My deepest thanks to Nicholas Eberstadt of the American Enterprise Institute for agreeing to a telephone interview. Eberstadt is one of Washington’s most highly regarded Korea experts. The interview ended up lasting a full hour. Nothing has been edited out, although I missed a word here and there because I’m not a stenographer. Still, this is pretty close to a verbatim transcript; Nick Eberstadt is one of those rare individuals who speaks in complete sentences.
All comments in brackets and hyperlinks are my own. My questions focused on what may well be the terminal phase of the six-party talks, clarifying questions Eberstadt raised in his latest piece for The American Enterprise, and discussing the question that everyone’s assiduously avoided thus far: just exactly what are we to do if the talks demonstrably fail?
I let Mr. Eberstadt see some of the questions in advance (those not truncated by yahoo e-mail), and allowed him to see the completed transcript before publication. This was to afford him the chance to clarify any misquotes or errors, or to add clarifications. On the other hand, I did my best to ask tough questions. Questions are in normal typeface. Mr. Eberstadt’s responses are in blue italics.
[First question] I have a wager going that North Korea will not even show up for the talks scheduled for August 29th, give or take a day. Care to join the pool? There’s a $20 house minimum.
I always lose at bets, so I’ll decline. But the DPRK has a good reason to return if it chooses to do so. Its posture has already opened, still further, the wound in the ROK-US alliance. The ROK Foreign Minister declared last week that his government in principle had no problem with a peaceful nuclear program in North Korea. I suppose that program would proceed in tandem with [North Korea’s] peaceful chemical weapons program, and its peaceful biological weapons program. If I were a North Korean diplomat, I’d come back to the table just to see the U.S. and ROK diplomats eat each other alive over that difference. I can’t predict if the North Koreans will return, but if they do, they will have fun watching us squirm.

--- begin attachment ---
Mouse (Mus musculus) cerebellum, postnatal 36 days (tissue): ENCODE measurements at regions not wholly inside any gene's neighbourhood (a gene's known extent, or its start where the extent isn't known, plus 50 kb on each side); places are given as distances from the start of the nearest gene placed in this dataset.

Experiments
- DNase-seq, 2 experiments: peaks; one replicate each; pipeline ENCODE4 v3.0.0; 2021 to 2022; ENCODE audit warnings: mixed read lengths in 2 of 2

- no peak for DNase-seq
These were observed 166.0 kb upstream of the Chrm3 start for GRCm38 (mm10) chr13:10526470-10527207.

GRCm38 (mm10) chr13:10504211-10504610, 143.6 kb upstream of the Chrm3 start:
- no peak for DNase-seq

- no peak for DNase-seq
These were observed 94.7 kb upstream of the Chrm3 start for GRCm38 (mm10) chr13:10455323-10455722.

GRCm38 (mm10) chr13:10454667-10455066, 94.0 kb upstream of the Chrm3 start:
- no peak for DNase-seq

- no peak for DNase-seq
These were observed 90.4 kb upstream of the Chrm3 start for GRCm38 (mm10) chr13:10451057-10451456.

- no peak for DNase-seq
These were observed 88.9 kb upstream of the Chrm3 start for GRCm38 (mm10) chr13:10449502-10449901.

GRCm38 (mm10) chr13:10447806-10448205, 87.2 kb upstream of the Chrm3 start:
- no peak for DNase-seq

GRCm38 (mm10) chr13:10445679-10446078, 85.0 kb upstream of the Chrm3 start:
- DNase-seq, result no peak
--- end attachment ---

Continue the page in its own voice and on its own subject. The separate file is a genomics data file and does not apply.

Say I lose. We all know you have a stock ticker in your office that tells you what the Administration is thinking. So just how patient is this Administration willing to be?
[Laughs] I would have guessed that the Administration’s patience would have limits. Here’s my reasoning: a lot of the Administration’s patience since January, during the second Bush term, has revolved around trying to get the [American] North Korea diplomatic team all in place. The obvious missing piece through most of 2005 was the appointment of a U.S. Ambassador to the United Nations. That appointment would be indispensable for any recommendation of sanctions to the U.N. Security Council. With the recess appointment of John Bolton, the entire U.S. roster is now in place.
With latest talks, I would have thought that the Administration is not only probing the North Koreans’ intentions, but laying the groundwork for alternatives–demonstrating that further talks would be fruitless, and pulling together allies and interlocutors for a further pressure campaign. But [implicitly denying the presence of the stock ticker] that would just be my guess.
You’ve suggested that we should declare the talks a failure now. But given the importance of making this someone else’s fault in the eyes of as many people as possible, what’s the harm in waiting another week or two, since this has become a charade anyway?
I’m not privy to the U.S. government’s playbook on dealing with the North Korean nuclear crisis. If the U.S. government’s playbook runs along lines you’ve just laid out, that seems entirely unobjectionable. The important point is that U.S. diplomats and policy-makers be under no illusions that failure can be turned to triumph by describing black as white such a sufficient number of times.
In your June piece for The American Enterprise, you urged the administration to define failure for the talks and be prepared to declare failure when we get there. So this is going to be a multi-parter. . . . First, help us with your definition of failure.
I would define failure as a refusal by the DPRK government to agree to the objective of complete denuclearization, and/or refusal to engage in forthcoming and cooperative disclosure on the entire past history of the DPRK nuclear effort.
Ambassador Chris Hill has talked about North Korea having to make a fundamental decision about giving up its nuclear programs. Does that, or anything else, suggest that the Administration finally gets it?